Remember in the HoO questionnaire “Do you think aging is a treatable disease?” all the above demonstrate how ribozymes can help act against age related genetic components! (the last one is a little far fetched). We can produce ribozymes synthetically so the idea of harvesting them from Bree seems unnecessary. However, Bree is producing high levels of a particular ribozyme with no immediate side effects. So perhaps the HoO is interested in how a human can overexpress ribozymes harmlessly.

A cure for Bree?

It has been suggested that Bree’s dad was trying to give her something to lower her ribozyme levels. But what was it? We thought it might be siRNA specific for her overexpressed ribozyme. siRNA sequences can easily be designed & sent to biotech companies to be produced. If this is so, Bree’s dad would have hopefully left the siRNA sequence in his notebook which means B&D could order more from the company.

Alternatively, often genes are not expressed unless the cell is sent a certain signal. It could be that Bree’s body is sending too many signals for ribozyme production. Perhaps Bree’s dad found out a way to counteract this.

Both of these methods are 1. Not permanent & 2. Assume trait negative = lower ribozyme levels. But what if trait negative means not having the mutation at all? How can we remove a mutation found in every cell in the entire body? Well, not really. However, if we “suspend our disbelief” & assume the ribozyme is only produced in the red blood cell (RBC) we could try replacing all her RBCs. Such procedures are seen for patients with blood cancer. RBC’s are constantly produced from stem cells in the bone marrow. Patients undergo chemotherapy to kill these stem cells & then fresh stem cells are transplanted in as a replacement. However this is a risky procedure & not something B &D can pull off, even if Sarah does hold the camera.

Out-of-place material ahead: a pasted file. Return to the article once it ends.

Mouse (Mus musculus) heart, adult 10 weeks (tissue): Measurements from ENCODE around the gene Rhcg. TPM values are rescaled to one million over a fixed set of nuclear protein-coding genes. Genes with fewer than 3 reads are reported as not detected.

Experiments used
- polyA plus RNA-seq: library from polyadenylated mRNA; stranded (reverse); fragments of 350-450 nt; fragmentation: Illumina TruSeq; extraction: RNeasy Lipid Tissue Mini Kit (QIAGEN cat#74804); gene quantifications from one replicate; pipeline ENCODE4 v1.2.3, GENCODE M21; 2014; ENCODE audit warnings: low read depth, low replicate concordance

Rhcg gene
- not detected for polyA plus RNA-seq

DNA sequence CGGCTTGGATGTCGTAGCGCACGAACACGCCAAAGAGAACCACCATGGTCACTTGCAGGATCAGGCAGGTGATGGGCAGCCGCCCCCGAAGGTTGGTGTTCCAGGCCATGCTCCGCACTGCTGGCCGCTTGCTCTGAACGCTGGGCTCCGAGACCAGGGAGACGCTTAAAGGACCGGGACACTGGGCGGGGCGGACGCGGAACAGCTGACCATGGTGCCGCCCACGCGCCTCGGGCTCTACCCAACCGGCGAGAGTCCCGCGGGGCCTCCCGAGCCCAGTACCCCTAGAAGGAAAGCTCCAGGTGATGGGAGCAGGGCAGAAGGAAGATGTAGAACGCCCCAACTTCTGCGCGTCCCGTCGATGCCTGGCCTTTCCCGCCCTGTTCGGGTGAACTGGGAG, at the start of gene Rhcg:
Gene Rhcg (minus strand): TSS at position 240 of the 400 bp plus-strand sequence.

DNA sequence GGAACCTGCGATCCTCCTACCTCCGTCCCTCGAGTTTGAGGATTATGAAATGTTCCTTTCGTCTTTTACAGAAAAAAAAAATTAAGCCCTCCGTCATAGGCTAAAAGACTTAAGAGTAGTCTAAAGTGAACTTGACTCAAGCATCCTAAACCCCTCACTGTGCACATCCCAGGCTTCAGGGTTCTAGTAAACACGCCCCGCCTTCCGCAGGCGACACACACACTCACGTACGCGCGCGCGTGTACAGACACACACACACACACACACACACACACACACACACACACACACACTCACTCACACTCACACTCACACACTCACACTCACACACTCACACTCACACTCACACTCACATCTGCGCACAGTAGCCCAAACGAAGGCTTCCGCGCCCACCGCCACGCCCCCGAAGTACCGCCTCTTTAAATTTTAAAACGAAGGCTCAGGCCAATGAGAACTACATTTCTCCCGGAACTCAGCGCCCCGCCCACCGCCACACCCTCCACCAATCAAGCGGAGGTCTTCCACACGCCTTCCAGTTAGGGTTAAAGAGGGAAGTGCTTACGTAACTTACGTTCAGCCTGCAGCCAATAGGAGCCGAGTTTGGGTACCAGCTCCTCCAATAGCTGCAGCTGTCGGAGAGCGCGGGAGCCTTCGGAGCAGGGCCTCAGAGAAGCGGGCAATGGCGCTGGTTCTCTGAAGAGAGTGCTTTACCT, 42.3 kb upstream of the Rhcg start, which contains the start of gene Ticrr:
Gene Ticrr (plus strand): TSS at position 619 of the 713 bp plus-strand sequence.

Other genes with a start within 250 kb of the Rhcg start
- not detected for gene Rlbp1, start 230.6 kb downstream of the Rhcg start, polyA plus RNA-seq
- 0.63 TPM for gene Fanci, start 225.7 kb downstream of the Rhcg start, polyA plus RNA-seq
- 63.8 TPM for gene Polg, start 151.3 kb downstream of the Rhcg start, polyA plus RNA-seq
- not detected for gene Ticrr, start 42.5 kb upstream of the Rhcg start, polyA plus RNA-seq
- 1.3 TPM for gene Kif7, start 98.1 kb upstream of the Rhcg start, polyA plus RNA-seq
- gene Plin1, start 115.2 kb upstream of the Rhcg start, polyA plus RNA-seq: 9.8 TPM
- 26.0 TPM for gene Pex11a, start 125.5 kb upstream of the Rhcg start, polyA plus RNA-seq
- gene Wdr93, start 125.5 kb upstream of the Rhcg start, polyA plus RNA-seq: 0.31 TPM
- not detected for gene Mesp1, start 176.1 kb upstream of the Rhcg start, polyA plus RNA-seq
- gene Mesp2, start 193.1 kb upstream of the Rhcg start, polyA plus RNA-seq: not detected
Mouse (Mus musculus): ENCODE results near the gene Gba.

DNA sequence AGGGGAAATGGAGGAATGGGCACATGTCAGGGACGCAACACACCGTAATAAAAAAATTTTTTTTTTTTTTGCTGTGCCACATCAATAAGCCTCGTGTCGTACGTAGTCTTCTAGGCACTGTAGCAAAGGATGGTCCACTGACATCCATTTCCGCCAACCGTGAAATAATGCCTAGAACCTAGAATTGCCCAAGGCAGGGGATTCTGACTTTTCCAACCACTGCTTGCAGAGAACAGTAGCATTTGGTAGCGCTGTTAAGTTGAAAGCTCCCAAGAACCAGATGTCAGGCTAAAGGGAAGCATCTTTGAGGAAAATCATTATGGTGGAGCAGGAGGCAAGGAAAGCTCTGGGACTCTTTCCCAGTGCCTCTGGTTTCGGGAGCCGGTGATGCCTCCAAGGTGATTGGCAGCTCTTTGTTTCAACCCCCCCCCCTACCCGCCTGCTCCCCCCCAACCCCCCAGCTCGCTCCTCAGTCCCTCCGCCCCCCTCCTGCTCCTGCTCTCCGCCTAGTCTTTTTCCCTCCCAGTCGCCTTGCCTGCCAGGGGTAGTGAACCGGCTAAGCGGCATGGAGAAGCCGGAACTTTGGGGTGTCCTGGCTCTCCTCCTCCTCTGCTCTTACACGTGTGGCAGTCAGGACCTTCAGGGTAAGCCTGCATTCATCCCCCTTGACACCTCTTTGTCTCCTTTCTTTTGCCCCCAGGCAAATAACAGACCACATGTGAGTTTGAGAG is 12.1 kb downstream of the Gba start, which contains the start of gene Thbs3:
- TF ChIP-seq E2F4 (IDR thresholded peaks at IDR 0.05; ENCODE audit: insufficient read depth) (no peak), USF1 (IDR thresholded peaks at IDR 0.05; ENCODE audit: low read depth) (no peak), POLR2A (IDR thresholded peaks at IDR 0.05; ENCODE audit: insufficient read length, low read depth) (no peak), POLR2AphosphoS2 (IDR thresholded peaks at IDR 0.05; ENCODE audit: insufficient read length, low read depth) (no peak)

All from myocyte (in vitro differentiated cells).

For more articles see RNA TODAY www.RNAtoday.blogspot.com


  1. very cool....i think we are making progress:)

  2. I have only skimmed so far, but wow, great job. It might be helpful to link to the several previous articles, either here or on the new blog page.

  3. Sirna Therapeutics has been at the forefront of efforts to create RNAi-based therapeutics, medicines which could significantly alter the treatment of disease. RNAi-based therapeutics selectively catalyze the destruction of the RNA transcribed from an individual gene. This enables an entirely novel approach to discovering drugs with the potential to produce highly specific, potent, and long-lasting effects.

  4. All the previous articles are already on rna today. Also there are some good wiki links for anyone who wants to research the topic.

  5. Yea, i think we are now ready for anything they throw at us.

    Bring it writers!!!!! We need something hard to really get out teeth into:)

  6. These are some great animations explaining transcription and translation.


  7. Thanks liz. We added those to a newer post along with a video. We really appreciate the time you took to provide those great links!!!!!

  8. No problem, model. The TA for my biomolecular engineering class gave them to us this past semester, and I found them really useful. Glad they're helpful for this too. (That class has weird connections to lg15...when the professor started talking about Epogen I literally gasped. XD)